Should robots take over tracking store inventory?
A robot has arrived to replace one of the most mundane tasks of retail associates: inventory checking. From Simbe Robotics, Tally promises to audit shelves cheaper, more frequently, and significantly faster than existing processes with near-perfect accuracy.
Standing 38 inches tall — although adjustable to a retailer’s shelf height requirements — Tally autonomously roams the store auditing shelves for out-of-stock items, low stock items, misplaced items and pricing errors. With a suite of sensors, Tally operates safely during normal store hours alongside shoppers and employees.
The robot takes high-resolution images of product labels at each shelf and then returns to its charging dock. Matching its findings against a store’s planogram, the data captured is sent securely to the cloud for processing and real-time analysis.
Store managers can use the data to quickly restock and reorder. Regional managers can conduct inventory analysis across stores. Simbe Robotics also may sell its scanning data to vendors for shelf-performance insights.
"Tally helps retailers address these challenges by providing more precise and timely analysis of the state of in-store merchandise and freeing up staff to focus on customer service," said Brad Bogolea, CEO and co-founder of Simbe Robotics, in a statement.
Mr. Bogolea told CNN Money that one Tally robot can scan 15,000 items in an hour while a single employee would take between 20 to 30 hours to audit all those items.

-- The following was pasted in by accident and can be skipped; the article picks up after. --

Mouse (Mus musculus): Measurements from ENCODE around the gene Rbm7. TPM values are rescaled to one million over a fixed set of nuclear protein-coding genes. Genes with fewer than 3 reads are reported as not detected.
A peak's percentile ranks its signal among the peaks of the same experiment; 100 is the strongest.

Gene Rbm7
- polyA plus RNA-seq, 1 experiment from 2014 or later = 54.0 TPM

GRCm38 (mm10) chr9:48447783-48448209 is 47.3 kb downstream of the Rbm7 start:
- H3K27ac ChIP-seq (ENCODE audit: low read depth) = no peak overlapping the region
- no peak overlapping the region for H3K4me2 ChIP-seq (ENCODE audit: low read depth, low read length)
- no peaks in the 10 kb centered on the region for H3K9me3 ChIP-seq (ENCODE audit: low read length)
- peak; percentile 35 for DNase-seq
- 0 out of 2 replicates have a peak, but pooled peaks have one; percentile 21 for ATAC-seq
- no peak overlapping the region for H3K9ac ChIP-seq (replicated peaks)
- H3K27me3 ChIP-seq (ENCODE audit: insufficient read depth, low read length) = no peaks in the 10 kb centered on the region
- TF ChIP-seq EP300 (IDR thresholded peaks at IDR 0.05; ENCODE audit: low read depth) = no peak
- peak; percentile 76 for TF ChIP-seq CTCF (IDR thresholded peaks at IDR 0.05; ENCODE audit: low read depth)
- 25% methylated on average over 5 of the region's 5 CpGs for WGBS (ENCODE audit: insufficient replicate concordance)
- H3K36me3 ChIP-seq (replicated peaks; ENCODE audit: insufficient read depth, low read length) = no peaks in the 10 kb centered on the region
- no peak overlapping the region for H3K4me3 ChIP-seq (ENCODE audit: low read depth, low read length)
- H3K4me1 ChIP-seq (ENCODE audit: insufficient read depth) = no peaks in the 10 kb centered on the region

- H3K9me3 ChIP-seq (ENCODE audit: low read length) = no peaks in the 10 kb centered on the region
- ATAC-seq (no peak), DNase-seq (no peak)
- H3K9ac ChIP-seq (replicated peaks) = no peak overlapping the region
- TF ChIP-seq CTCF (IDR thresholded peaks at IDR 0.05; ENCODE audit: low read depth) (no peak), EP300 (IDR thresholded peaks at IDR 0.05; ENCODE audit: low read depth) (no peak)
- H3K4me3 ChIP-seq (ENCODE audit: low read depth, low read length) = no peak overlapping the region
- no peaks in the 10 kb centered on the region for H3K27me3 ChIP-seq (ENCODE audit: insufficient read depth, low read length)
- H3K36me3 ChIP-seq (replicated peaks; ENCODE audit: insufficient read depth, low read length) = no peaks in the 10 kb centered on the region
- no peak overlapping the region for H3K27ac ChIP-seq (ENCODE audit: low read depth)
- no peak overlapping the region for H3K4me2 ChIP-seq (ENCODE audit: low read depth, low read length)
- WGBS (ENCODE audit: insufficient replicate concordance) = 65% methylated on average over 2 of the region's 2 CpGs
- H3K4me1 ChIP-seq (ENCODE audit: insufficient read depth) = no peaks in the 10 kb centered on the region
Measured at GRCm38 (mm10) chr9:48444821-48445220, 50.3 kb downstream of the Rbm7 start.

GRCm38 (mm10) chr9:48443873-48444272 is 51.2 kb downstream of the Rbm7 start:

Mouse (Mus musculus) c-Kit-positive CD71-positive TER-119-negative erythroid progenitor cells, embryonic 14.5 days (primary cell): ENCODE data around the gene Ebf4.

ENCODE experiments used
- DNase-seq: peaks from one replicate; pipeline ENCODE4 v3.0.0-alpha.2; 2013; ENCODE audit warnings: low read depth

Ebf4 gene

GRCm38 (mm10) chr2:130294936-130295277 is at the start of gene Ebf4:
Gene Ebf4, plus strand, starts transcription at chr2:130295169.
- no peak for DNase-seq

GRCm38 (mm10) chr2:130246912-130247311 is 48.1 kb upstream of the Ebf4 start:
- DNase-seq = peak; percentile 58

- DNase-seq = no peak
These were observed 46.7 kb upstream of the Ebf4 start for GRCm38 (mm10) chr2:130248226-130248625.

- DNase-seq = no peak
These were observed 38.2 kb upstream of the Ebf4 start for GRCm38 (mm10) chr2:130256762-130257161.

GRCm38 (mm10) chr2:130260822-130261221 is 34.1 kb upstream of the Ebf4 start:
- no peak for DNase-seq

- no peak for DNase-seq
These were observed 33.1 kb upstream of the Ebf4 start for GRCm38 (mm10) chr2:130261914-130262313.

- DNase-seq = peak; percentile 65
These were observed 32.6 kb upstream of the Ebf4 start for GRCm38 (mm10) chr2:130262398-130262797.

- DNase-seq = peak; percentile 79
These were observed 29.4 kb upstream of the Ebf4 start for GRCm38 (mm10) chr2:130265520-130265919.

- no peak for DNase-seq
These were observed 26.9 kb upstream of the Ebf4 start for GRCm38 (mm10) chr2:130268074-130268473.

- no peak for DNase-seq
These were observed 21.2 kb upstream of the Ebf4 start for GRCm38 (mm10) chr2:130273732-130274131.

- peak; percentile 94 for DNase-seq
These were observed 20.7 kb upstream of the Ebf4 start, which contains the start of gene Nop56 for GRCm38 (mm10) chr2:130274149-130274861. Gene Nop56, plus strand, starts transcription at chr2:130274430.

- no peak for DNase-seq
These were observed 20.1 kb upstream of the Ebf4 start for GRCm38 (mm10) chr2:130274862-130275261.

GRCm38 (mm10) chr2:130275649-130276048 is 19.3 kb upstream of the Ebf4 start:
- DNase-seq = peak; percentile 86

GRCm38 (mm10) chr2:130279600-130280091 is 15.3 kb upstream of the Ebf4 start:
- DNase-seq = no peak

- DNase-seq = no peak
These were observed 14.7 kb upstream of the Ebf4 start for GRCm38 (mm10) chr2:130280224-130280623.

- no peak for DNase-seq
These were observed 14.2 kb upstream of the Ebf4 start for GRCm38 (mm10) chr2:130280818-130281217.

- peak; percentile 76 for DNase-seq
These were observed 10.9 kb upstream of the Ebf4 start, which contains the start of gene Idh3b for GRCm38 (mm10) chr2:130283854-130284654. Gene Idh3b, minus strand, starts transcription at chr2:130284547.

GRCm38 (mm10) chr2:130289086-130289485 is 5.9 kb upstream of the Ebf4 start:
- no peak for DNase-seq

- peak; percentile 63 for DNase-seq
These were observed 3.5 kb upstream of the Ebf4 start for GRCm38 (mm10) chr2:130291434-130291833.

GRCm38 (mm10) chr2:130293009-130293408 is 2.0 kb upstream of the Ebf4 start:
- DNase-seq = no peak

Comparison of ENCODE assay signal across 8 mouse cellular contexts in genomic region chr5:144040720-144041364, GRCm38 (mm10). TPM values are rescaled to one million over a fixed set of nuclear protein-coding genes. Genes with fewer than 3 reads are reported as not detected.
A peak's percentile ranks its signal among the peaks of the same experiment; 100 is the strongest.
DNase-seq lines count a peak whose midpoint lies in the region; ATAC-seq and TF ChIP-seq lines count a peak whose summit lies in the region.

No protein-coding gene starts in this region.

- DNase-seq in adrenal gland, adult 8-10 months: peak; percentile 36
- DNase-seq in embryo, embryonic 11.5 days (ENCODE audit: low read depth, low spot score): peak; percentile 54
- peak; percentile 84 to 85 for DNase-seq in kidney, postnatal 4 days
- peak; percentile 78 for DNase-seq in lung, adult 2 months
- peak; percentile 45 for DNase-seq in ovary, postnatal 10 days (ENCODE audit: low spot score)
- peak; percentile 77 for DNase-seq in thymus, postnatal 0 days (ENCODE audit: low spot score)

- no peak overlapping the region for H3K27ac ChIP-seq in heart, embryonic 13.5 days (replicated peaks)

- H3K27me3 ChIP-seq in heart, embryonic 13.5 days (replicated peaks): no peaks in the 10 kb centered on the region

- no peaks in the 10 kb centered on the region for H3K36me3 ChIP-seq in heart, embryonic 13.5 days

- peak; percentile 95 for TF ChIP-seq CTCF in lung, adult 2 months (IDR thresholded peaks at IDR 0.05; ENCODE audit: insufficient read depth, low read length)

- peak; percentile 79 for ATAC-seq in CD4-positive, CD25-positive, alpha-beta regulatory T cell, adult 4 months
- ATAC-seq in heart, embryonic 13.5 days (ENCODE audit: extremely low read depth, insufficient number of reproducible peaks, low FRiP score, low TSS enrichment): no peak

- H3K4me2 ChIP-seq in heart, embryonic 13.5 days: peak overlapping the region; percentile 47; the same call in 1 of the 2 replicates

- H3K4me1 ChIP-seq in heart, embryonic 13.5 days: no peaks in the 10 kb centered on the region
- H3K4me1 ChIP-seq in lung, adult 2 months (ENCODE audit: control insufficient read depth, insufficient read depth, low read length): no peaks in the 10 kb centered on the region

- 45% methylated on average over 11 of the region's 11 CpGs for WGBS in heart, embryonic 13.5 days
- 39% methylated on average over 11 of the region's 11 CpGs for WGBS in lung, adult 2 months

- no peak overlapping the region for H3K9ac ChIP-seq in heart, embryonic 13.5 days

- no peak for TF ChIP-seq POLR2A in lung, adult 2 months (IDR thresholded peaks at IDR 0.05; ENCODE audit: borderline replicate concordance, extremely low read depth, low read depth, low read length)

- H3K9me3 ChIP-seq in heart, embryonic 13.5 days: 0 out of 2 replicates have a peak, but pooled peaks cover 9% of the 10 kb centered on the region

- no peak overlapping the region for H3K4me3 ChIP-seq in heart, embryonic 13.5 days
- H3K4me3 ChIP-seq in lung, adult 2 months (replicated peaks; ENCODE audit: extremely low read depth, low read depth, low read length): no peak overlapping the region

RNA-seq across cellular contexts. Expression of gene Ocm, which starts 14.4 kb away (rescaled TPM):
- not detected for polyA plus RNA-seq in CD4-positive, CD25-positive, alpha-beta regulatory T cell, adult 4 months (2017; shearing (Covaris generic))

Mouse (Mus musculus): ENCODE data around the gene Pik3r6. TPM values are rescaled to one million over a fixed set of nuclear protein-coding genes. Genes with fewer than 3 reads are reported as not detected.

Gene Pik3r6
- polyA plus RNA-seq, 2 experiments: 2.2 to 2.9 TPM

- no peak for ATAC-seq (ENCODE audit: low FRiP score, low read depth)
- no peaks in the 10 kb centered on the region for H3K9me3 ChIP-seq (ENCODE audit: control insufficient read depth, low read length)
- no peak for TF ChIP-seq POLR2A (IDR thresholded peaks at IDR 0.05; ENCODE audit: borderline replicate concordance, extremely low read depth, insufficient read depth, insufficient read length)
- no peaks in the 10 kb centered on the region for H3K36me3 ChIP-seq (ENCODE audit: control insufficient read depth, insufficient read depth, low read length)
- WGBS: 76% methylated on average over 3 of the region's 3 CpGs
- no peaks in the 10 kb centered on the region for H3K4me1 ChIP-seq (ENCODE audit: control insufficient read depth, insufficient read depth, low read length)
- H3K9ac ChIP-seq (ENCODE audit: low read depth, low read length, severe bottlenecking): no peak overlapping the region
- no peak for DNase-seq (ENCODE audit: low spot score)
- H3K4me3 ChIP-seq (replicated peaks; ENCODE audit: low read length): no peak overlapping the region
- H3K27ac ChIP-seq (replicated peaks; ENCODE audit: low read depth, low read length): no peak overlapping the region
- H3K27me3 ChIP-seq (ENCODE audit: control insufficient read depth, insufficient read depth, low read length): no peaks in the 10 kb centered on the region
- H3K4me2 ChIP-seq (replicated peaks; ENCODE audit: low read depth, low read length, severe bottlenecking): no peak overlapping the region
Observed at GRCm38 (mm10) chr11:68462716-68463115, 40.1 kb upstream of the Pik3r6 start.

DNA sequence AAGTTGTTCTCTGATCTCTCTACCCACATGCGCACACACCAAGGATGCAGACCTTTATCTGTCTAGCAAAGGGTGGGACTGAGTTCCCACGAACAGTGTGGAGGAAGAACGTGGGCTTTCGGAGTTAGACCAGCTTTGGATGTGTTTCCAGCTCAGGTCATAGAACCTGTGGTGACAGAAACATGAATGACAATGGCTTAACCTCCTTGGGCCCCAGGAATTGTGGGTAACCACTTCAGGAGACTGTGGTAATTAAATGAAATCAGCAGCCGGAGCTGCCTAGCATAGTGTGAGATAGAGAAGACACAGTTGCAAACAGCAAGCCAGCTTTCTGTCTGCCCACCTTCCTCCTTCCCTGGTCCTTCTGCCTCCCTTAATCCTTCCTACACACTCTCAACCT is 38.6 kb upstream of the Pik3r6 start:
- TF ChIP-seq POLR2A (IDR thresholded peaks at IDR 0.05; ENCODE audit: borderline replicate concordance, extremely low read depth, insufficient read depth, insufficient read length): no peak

Simbe Robotics also claims that the traditional use of IT systems and manual labor for auditing is often inaccurate. Its press release cited an Aberdeen Group study finding that seventy percent of retailers rate themselves "average" or "below average" with respect to inventory management.
Tally, which is currently in trial with several North American retailers, requires no infrastructure changes to the operation and is being offered to stores to rent for a monthly fee. Mr. Bogolea contends the robot winds up being less expensive than using store associates.
Several articles lamented the possible loss of human jobs as robot technology improve and become less expensive.
- Simbe Robotics Unveils Tally; World’s First Fully Autonomous Robotic Shelf – Simbe Robotics
- There is a robot on aisle 4 – CNN Money
- Why this robot may soon be cruising down your grocery store’s aisles – The Washington Post (tiered sub.)
- Robotics Startups Are Coming to the Retail Aisle – Fortune
Should robots audit shelves instead of humans? Will shoppers get accustomed to shopping alongside a scanning robot?